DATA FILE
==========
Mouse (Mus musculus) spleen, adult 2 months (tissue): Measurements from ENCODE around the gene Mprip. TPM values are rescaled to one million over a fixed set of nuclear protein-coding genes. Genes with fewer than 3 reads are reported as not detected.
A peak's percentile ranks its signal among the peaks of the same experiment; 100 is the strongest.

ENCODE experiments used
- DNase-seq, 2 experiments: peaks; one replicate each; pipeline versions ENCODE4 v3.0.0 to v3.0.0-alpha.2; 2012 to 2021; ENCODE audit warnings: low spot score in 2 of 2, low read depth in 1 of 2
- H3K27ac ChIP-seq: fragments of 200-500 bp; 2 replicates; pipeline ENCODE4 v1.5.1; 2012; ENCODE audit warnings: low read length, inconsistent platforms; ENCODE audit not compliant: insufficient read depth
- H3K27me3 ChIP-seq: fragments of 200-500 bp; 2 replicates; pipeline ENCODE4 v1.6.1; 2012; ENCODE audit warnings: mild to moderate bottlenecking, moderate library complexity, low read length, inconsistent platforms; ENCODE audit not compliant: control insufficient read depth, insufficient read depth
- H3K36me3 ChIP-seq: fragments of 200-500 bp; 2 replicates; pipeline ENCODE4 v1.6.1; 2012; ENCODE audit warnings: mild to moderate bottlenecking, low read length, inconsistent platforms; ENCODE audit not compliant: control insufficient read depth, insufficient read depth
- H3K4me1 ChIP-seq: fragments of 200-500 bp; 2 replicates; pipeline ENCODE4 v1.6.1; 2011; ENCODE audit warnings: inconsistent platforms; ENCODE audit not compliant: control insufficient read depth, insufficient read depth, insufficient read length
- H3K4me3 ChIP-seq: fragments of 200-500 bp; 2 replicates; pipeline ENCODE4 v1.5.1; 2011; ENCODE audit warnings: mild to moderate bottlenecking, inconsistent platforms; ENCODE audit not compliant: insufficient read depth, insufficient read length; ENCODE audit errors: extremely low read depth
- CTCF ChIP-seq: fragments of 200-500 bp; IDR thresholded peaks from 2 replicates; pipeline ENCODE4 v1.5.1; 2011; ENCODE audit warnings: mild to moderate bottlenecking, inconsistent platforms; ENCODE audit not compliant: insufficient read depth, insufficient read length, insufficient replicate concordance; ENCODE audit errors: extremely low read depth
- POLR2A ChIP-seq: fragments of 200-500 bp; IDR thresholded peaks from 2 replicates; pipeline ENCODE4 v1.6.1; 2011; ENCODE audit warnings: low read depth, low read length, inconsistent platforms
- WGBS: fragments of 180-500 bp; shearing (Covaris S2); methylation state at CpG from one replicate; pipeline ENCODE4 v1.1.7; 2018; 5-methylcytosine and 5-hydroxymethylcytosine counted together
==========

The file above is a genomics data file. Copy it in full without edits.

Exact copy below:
Mouse (Mus musculus) spleen, adult 2 months (tissue): Measurements from ENCODE around the gene Mprip. TPM values are rescaled to one million over a fixed set of nuclear protein-coding genes. Genes with fewer than 3 reads are reported as not detected.
A peak's percentile ranks its signal among the peaks of the same experiment; 100 is the strongest.

ENCODE experiments used
- DNase-seq, 2 experiments: peaks; one replicate each; pipeline versions ENCODE4 v3.0.0 to v3.0.0-alpha.2; 2012 to 2021; ENCODE audit warnings: low spot score in 2 of 2, low read depth in 1 of 2
- H3K27ac ChIP-seq: fragments of 200-500 bp; 2 replicates; pipeline ENCODE4 v1.5.1; 2012; ENCODE audit warnings: low read length, inconsistent platforms; ENCODE audit not compliant: insufficient read depth
- H3K27me3 ChIP-seq: fragments of 200-500 bp; 2 replicates; pipeline ENCODE4 v1.6.1; 2012; ENCODE audit warnings: mild to moderate bottlenecking, moderate library complexity, low read length, inconsistent platforms; ENCODE audit not compliant: control insufficient read depth, insufficient read depth
- H3K36me3 ChIP-seq: fragments of 200-500 bp; 2 replicates; pipeline ENCODE4 v1.6.1; 2012; ENCODE audit warnings: mild to moderate bottlenecking, low read length, inconsistent platforms; ENCODE audit not compliant: control insufficient read depth, insufficient read depth
- H3K4me1 ChIP-seq: fragments of 200-500 bp; 2 replicates; pipeline ENCODE4 v1.6.1; 2011; ENCODE audit warnings: inconsistent platforms; ENCODE audit not compliant: control insufficient read depth, insufficient read depth, insufficient read length
- H3K4me3 ChIP-seq: fragments of 200-500 bp; 2 replicates; pipeline ENCODE4 v1.5.1; 2011; ENCODE audit warnings: mild to moderate bottlenecking, inconsistent platforms; ENCODE audit not compliant: insufficient read depth, insufficient read length; ENCODE audit errors: extremely low read depth
- CTCF ChIP-seq: fragments of 200-500 bp; IDR thresholded peaks from 2 replicates; pipeline ENCODE4 v1.5.1; 2011; ENCODE audit warnings: mild to moderate bottlenecking, inconsistent platforms; ENCODE audit not compliant: insufficient read depth, insufficient read length, insufficient replicate concordance; ENCODE audit errors: extremely low read depth
- POLR2A ChIP-seq: fragments of 200-500 bp; IDR thresholded peaks from 2 replicates; pipeline ENCODE4 v1.6.1; 2011; ENCODE audit warnings: low read depth, low read length, inconsistent platforms
- WGBS: fragments of 180-500 bp; shearing (Covaris S2); methylation state at CpG from one replicate; pipeline ENCODE4 v1.1.7; 2018; 5-methylcytosine and 5-hydroxymethylcytosine counted together